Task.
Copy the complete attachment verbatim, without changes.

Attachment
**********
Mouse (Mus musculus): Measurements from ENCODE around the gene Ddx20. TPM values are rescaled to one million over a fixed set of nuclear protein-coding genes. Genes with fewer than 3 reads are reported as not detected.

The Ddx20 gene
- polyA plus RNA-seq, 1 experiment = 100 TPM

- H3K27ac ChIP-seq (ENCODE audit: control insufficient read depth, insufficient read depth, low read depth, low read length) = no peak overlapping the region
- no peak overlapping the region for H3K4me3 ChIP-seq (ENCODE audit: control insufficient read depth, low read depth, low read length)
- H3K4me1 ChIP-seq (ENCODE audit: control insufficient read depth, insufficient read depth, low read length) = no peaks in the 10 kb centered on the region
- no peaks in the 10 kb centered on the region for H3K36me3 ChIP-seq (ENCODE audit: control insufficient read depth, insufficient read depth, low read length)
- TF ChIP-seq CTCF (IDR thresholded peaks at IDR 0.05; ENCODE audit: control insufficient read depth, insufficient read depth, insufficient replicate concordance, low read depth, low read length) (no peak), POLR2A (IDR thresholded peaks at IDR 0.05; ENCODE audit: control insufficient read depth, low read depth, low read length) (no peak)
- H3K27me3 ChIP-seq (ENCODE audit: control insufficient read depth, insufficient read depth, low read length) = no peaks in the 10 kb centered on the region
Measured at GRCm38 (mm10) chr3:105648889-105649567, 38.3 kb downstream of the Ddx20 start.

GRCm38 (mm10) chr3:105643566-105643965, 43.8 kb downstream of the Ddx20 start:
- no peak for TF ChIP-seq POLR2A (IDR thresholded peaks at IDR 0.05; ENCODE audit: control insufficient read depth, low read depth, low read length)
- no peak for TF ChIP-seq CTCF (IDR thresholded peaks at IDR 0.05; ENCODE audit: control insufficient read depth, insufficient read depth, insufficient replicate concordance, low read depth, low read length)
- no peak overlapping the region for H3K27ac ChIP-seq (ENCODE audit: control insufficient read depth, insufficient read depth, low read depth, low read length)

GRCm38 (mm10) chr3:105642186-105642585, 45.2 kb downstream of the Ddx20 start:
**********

Mouse (Mus musculus): Measurements from ENCODE around the gene Ddx20. TPM values are rescaled to one million over a fixed set of nuclear protein-coding genes. Genes with fewer than 3 reads are reported as not detected.

The Ddx20 gene
- polyA plus RNA-seq, 1 experiment = 100 TPM

- H3K27ac ChIP-seq (ENCODE audit: control insufficient read depth, insufficient read depth, low read depth, low read length) = no peak overlapping the region
- no peak overlapping the region for H3K4me3 ChIP-seq (ENCODE audit: control insufficient read depth, low read depth, low read length)
- H3K4me1 ChIP-seq (ENCODE audit: control insufficient read depth, insufficient read depth, low read length) = no peaks in the 10 kb centered on the region
- no peaks in the 10 kb centered on the region for H3K36me3 ChIP-seq (ENCODE audit: control insufficient read depth, insufficient read depth, low read length)
- TF ChIP-seq CTCF (IDR thresholded peaks at IDR 0.05; ENCODE audit: control insufficient read depth, insufficient read depth, insufficient replicate concordance, low read depth, low read length) (no peak), POLR2A (IDR thresholded peaks at IDR 0.05; ENCODE audit: control insufficient read depth, low read depth, low read length) (no peak)
- H3K27me3 ChIP-seq (ENCODE audit: control insufficient read depth, insufficient read depth, low read length) = no peaks in the 10 kb centered on the region
Measured at GRCm38 (mm10) chr3:105648889-105649567, 38.3 kb downstream of the Ddx20 start.

GRCm38 (mm10) chr3:105643566-105643965, 43.8 kb downstream of the Ddx20 start:
- no peak for TF ChIP-seq POLR2A (IDR thresholded peaks at IDR 0.05; ENCODE audit: control insufficient read depth, low read depth, low read length)
- no peak for TF ChIP-seq CTCF (IDR thresholded peaks at IDR 0.05; ENCODE audit: control insufficient read depth, insufficient read depth, insufficient replicate concordance, low read depth, low read length)
- no peak overlapping the region for H3K27ac ChIP-seq (ENCODE audit: control insufficient read depth, insufficient read depth, low read depth, low read length)

GRCm38 (mm10) chr3:105642186-105642585, 45.2 kb downstream of the Ddx20 start: